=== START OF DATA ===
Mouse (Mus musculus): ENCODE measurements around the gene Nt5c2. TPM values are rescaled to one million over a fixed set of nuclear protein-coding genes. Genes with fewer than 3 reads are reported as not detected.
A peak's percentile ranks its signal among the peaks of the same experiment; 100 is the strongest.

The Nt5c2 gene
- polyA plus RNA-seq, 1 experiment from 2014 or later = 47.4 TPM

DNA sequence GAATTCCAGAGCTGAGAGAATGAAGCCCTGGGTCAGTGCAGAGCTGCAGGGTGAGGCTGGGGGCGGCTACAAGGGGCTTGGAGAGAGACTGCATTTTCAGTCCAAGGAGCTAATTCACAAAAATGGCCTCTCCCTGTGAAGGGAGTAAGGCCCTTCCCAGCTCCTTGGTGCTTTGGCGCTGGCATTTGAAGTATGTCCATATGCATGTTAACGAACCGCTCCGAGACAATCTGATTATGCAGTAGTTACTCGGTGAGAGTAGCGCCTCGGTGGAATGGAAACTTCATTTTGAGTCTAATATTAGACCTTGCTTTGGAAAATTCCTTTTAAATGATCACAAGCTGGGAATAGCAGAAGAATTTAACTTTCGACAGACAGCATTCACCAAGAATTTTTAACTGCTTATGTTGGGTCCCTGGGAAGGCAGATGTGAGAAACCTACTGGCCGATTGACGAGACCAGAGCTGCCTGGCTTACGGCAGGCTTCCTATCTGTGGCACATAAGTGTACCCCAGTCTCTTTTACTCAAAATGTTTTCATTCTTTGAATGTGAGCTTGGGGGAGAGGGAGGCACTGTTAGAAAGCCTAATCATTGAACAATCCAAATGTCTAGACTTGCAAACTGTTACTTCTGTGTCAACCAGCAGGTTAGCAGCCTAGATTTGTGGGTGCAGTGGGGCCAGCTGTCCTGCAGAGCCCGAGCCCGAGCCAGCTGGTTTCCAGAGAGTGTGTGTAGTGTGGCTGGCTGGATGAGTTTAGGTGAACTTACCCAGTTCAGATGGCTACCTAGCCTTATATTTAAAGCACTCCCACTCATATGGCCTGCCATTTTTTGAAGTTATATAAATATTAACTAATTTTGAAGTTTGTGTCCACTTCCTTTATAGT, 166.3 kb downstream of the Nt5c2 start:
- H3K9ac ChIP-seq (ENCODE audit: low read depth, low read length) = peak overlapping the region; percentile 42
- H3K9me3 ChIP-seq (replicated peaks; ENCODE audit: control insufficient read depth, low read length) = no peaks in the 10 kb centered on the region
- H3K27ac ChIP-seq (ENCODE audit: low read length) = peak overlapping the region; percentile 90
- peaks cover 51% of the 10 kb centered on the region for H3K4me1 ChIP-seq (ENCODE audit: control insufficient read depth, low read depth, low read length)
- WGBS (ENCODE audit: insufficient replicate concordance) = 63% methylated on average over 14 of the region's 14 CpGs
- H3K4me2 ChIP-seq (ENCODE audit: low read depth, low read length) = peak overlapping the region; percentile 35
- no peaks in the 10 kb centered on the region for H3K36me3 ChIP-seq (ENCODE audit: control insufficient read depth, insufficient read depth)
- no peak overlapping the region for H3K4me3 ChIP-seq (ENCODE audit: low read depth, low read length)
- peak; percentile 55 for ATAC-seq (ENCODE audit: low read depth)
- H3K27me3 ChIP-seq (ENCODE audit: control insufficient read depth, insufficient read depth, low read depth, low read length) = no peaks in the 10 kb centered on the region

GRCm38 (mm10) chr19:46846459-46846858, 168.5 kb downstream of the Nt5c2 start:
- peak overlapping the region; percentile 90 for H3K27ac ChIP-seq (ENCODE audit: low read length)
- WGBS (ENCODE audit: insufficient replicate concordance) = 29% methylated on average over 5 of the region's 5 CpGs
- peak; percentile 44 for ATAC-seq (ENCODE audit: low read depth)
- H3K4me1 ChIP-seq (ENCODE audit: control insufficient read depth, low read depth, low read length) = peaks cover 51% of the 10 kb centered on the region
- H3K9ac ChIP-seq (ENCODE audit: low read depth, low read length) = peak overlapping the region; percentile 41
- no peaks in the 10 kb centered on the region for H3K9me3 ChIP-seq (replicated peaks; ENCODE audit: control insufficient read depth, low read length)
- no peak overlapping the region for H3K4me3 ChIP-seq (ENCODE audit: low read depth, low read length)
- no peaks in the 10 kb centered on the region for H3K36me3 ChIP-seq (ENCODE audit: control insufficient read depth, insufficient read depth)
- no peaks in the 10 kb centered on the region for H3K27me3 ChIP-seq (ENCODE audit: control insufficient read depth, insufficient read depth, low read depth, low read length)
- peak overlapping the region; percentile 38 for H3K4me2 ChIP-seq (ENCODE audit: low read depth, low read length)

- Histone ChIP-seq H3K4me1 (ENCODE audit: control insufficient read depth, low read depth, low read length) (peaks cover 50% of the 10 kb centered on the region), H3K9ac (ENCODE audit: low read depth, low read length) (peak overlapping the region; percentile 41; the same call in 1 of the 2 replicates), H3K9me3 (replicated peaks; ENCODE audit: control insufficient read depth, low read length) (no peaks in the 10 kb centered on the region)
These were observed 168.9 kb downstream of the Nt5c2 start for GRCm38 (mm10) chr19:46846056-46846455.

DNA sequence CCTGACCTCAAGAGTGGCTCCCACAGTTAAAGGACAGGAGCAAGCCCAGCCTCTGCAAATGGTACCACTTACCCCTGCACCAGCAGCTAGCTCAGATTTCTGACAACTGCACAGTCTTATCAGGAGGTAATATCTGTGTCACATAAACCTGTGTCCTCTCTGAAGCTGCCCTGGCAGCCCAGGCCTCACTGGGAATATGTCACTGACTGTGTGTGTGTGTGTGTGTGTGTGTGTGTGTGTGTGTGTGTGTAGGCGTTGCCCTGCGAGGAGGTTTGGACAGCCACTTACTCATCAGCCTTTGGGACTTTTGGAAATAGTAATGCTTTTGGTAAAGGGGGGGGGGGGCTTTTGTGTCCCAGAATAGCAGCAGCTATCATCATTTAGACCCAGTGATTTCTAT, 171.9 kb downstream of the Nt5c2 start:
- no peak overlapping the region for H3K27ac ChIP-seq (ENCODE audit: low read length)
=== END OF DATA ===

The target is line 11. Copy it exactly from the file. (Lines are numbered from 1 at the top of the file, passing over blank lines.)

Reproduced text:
- H3K4me2 ChIP-seq (ENCODE audit: low read depth, low read length) = peak overlapping the region; percentile 35